Spoiled by Technology

Today I have spent a bit of time on Find My Past looking for anything that could be slightly related to my Connell / O’Connell line. I was not satisfied with what I found, it’s not the search engine, it’s not company. It comes down to this, we are spoiled by technology! I know that not everything is on the internet for my research and I fully realize that I will eventually have to go to Ireland to do on the ground research. Believe, I cannot wait for the time to come. But, I really hate looking at records and not knowing if they belong to my family.

For example,  I searched for the names of all my 2nd great grandfathers siblings that were born in Ireland. I found a few records that could possibly be death records for them as children. Understandably so, they lived in Ireland through the Famine years. So, I would expect that not everyone survived. To be honest, I only have mention of two of the children in the United States. My 2nd great-grandfather, John O’Connell and his younger brother Daniel O’Connell. The only record I have of Daniels birth is the 1870 US Federal Census, nothing more.1 So I really wanted to see if I could find anything mentioning the balance of the siblings.

What I found is of no help to me. Here is what I know, Ellen Connell was born 30 Sep 1849 to Denis Connell and Ellen Feehane, the family was residing in Fairyhill, County Cork, Ireland when Ellen was born.2 According to the family information I have found to date, Ellen was the fifth child of this couple.

Here is what I found, a death index for Ellen Connell.

Ellen Connell Death Index
Ellen Connell Death Index
Source: Find My Past

As you read through the index, there is nothing that helps to identify who Ellen is. Nothing to tell us who her parents are. So, our next step would be to order the record from Ireland to see if we found the right person.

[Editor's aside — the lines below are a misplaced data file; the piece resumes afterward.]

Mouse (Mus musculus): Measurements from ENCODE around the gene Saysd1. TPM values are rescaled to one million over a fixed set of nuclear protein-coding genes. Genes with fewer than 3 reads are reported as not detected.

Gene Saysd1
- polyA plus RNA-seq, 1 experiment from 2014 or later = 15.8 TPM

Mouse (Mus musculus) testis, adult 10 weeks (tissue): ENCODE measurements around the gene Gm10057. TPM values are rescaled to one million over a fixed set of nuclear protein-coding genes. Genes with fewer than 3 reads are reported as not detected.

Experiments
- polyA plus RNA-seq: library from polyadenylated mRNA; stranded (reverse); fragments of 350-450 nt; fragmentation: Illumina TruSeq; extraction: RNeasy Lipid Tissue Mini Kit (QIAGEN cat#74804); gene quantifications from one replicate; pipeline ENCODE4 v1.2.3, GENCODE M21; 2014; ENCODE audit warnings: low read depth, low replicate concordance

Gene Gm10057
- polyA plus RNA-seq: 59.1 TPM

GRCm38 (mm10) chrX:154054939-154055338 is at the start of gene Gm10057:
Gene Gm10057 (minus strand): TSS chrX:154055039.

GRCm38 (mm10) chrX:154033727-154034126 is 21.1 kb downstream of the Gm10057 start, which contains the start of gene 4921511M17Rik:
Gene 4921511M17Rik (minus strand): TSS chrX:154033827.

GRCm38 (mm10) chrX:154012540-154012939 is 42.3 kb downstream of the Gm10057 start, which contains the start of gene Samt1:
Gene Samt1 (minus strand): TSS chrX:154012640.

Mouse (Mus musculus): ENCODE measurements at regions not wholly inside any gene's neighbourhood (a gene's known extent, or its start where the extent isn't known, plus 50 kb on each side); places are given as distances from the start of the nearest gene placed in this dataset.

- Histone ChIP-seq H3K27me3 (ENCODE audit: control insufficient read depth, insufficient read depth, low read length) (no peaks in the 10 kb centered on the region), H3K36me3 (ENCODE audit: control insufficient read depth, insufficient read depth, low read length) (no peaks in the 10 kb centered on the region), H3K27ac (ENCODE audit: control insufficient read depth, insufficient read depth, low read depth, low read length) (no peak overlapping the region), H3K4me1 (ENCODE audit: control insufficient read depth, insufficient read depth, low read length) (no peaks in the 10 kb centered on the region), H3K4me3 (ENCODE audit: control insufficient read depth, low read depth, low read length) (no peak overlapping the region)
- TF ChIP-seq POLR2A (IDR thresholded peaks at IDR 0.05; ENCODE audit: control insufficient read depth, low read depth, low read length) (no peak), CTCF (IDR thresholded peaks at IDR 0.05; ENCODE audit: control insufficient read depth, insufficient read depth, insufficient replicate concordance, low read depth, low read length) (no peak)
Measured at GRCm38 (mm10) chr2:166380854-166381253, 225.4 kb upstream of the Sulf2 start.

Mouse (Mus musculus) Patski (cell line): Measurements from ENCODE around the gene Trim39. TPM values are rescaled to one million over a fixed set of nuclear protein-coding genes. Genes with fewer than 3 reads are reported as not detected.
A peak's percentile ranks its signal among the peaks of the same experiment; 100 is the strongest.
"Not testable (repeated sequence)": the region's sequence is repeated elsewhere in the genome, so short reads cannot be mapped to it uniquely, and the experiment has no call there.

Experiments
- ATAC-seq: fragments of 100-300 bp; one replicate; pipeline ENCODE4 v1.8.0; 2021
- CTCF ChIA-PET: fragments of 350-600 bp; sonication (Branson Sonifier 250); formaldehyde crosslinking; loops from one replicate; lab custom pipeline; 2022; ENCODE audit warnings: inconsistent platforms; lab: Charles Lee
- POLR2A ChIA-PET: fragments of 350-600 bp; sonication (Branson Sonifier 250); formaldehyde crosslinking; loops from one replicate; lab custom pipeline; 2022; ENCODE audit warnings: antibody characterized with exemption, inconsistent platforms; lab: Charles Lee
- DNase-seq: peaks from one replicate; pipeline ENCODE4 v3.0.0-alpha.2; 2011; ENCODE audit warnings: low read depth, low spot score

Here’s a few reasons why this makes me crazy:

  1. The index comes from a paid site, Find My Past.
  2. The information is obviously from FamilySearch, a free site.
  3. I have to pay to get the record (and I am already on a paid website, so I would have to pay twice to for this information).

Is that enough? Okay, I know it’s not a lot and I know that many of the genealogy websites are sharing indexes today. We see that with the addition of Find A Grave to Ancestry.com and Billion Graves on FamilySearch. But, usually there is a record to go with it. I am sorry, but if the idea of this ‘free’ weekend for Find My Past (FMP) is to get me to pay for their website, this is not getting me to do it. I understand that FMP has other records that show the full record, but again there is nothing to ascertain that the records I find belong to any of my ancestors. I have very common names in my Irish line, I need something to help them standout.

I know that I am being petty about these things, but I am completely spoiled by todays technology and I want instant gratification on some things. Especially when it comes to my Connell / O’Connell line, this line breaks open a bit every few years or so and then stands still. I need a sledgehammer to come and blast this wall to smithereens!

Guess I need to get planning that trip to Ireland!


  1. 1870 US Federal Census 

  2. Ellen Connell Batismal index 



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  1. Terri, we certainly understand where you are coming from. We too know that many of the genealogy sites out there are paid or if you sign up for a free version or free weekend, eventually you’re going to have to pay for additional information. We are definitely spoiled with technology with the amount of family data available online, but you’re right, this fact finding needs to be supplemented with some hard facts and trips to locations of ancestor origin. The Internet and all these sources of data are great (including ours), but getting hard copies of documents and proving the lineage is essential to completing the research. Best of luck on your future trip to Ireland!

    1. Thanks, Mark. I am glad to hear that I am not the only one that feels this way. I am looking forward to the day I can research in Ireland, it truly will be a dream come true.

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